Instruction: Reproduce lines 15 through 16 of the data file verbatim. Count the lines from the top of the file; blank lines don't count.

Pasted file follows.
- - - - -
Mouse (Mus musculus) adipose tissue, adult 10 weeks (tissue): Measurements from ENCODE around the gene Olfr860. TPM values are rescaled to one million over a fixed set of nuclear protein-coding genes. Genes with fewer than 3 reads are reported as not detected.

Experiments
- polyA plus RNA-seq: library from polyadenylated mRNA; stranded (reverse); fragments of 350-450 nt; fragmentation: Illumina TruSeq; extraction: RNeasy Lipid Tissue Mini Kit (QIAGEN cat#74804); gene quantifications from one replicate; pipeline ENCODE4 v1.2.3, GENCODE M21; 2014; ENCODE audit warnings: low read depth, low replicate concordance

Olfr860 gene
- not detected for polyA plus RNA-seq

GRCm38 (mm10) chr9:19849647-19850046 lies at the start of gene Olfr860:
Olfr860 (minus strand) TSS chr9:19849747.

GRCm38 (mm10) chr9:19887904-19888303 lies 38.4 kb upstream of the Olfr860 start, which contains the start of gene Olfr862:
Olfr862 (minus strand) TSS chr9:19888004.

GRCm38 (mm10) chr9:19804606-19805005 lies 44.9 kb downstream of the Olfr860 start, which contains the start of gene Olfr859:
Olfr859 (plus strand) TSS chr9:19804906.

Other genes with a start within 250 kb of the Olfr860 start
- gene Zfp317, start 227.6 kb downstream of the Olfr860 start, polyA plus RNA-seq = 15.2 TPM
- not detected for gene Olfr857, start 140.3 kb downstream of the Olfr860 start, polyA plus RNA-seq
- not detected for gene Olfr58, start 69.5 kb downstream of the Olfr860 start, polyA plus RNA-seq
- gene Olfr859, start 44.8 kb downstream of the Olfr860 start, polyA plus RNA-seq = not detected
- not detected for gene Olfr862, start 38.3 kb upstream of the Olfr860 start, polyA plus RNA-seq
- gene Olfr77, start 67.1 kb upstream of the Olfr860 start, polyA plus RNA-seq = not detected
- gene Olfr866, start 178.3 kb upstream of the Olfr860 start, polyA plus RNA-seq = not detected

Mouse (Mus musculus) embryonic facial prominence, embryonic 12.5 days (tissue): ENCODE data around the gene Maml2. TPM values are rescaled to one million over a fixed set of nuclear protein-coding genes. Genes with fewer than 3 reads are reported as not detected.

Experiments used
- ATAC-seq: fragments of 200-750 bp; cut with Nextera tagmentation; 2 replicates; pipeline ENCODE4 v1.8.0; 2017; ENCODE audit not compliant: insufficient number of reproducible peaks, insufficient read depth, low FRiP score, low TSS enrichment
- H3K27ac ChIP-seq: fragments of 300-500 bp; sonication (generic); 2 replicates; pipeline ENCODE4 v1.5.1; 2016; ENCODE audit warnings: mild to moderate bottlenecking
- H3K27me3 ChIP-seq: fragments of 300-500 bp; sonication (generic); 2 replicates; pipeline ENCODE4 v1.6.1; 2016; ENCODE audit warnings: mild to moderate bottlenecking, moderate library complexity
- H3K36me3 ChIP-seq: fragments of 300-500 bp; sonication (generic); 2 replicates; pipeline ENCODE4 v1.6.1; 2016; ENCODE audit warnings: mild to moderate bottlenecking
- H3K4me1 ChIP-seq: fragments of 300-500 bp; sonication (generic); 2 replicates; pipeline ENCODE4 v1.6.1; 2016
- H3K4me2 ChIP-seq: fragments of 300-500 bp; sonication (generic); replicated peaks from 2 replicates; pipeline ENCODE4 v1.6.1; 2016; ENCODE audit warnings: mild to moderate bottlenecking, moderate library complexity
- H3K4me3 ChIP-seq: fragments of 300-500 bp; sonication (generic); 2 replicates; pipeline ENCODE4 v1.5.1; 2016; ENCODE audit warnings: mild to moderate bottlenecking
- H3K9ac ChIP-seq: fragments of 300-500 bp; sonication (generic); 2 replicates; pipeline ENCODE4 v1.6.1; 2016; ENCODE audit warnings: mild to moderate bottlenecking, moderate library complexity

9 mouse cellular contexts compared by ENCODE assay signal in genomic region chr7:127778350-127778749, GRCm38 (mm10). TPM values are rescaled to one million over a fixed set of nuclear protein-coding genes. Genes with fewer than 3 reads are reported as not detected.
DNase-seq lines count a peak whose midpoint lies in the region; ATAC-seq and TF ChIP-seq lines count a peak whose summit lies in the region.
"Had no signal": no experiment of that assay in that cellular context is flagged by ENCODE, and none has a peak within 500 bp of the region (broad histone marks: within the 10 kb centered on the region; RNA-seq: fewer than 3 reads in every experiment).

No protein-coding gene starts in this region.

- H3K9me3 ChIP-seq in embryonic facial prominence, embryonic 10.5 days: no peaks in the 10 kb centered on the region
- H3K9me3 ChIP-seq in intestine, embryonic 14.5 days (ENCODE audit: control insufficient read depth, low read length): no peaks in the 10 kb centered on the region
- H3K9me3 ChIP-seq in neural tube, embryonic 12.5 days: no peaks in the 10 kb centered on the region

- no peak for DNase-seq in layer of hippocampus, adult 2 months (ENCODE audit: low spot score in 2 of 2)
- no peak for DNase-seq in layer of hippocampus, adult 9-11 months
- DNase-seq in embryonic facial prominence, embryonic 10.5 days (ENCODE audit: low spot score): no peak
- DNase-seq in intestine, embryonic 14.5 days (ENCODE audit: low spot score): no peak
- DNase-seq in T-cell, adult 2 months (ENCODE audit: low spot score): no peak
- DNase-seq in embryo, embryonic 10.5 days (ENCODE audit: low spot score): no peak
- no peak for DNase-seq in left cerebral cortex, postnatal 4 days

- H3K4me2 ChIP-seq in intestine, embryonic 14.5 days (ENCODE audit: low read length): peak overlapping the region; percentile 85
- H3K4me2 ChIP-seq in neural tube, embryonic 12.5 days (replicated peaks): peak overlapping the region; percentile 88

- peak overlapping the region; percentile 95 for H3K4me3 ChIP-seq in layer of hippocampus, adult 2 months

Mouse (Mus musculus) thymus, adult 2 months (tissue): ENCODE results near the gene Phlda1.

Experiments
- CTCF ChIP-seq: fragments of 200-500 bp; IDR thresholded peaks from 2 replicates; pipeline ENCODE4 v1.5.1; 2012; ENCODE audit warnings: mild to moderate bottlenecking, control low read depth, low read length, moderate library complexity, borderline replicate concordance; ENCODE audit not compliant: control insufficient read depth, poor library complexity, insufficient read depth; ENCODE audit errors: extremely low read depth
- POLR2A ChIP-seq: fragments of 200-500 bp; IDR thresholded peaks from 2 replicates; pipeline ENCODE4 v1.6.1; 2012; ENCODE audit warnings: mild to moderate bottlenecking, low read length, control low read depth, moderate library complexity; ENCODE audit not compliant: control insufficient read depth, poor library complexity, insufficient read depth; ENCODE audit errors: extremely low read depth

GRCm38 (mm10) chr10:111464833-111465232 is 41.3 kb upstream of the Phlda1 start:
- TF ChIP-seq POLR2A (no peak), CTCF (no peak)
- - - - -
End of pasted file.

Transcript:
- not detected for gene Olfr58, start 69.5 kb downstream of the Olfr860 start, polyA plus RNA-seq
- gene Olfr859, start 44.8 kb downstream of the Olfr860 start, polyA plus RNA-seq = not detected